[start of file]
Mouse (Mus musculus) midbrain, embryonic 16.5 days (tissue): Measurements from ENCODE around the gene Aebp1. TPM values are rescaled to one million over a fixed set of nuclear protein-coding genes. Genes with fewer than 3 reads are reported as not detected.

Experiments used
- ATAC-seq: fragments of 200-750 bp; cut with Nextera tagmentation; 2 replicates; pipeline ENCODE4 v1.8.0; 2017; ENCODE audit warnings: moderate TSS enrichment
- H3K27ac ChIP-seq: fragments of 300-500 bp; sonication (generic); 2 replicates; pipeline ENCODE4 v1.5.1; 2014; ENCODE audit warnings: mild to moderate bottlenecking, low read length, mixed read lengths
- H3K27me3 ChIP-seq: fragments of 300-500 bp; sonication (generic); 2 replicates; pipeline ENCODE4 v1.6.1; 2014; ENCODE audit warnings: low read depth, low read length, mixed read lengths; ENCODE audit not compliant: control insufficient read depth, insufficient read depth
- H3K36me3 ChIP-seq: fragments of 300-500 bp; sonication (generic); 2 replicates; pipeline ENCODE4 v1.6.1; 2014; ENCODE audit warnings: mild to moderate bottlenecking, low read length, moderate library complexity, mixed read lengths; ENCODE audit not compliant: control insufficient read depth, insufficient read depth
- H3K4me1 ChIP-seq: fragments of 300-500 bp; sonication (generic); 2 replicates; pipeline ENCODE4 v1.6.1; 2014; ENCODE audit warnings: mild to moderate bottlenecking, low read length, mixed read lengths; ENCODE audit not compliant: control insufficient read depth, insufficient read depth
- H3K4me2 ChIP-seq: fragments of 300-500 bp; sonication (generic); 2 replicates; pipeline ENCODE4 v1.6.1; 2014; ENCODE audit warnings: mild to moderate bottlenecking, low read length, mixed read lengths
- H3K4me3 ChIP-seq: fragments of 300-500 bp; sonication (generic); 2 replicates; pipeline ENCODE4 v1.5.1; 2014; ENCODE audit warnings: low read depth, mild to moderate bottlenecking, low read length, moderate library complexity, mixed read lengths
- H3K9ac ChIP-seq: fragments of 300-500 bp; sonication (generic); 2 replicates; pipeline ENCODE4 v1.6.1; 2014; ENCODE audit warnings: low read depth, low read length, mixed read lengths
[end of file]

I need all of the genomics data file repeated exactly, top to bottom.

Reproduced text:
Mouse (Mus musculus) midbrain, embryonic 16.5 days (tissue): Measurements from ENCODE around the gene Aebp1. TPM values are rescaled to one million over a fixed set of nuclear protein-coding genes. Genes with fewer than 3 reads are reported as not detected.

Experiments used
- ATAC-seq: fragments of 200-750 bp; cut with Nextera tagmentation; 2 replicates; pipeline ENCODE4 v1.8.0; 2017; ENCODE audit warnings: moderate TSS enrichment
- H3K27ac ChIP-seq: fragments of 300-500 bp; sonication (generic); 2 replicates; pipeline ENCODE4 v1.5.1; 2014; ENCODE audit warnings: mild to moderate bottlenecking, low read length, mixed read lengths
- H3K27me3 ChIP-seq: fragments of 300-500 bp; sonication (generic); 2 replicates; pipeline ENCODE4 v1.6.1; 2014; ENCODE audit warnings: low read depth, low read length, mixed read lengths; ENCODE audit not compliant: control insufficient read depth, insufficient read depth
- H3K36me3 ChIP-seq: fragments of 300-500 bp; sonication (generic); 2 replicates; pipeline ENCODE4 v1.6.1; 2014; ENCODE audit warnings: mild to moderate bottlenecking, low read length, moderate library complexity, mixed read lengths; ENCODE audit not compliant: control insufficient read depth, insufficient read depth
- H3K4me1 ChIP-seq: fragments of 300-500 bp; sonication (generic); 2 replicates; pipeline ENCODE4 v1.6.1; 2014; ENCODE audit warnings: mild to moderate bottlenecking, low read length, mixed read lengths; ENCODE audit not compliant: control insufficient read depth, insufficient read depth
- H3K4me2 ChIP-seq: fragments of 300-500 bp; sonication (generic); 2 replicates; pipeline ENCODE4 v1.6.1; 2014; ENCODE audit warnings: mild to moderate bottlenecking, low read length, mixed read lengths
- H3K4me3 ChIP-seq: fragments of 300-500 bp; sonication (generic); 2 replicates; pipeline ENCODE4 v1.5.1; 2014; ENCODE audit warnings: low read depth, mild to moderate bottlenecking, low read length, moderate library complexity, mixed read lengths
- H3K9ac ChIP-seq: fragments of 300-500 bp; sonication (generic); 2 replicates; pipeline ENCODE4 v1.6.1; 2014; ENCODE audit warnings: low read depth, low read length, mixed read lengths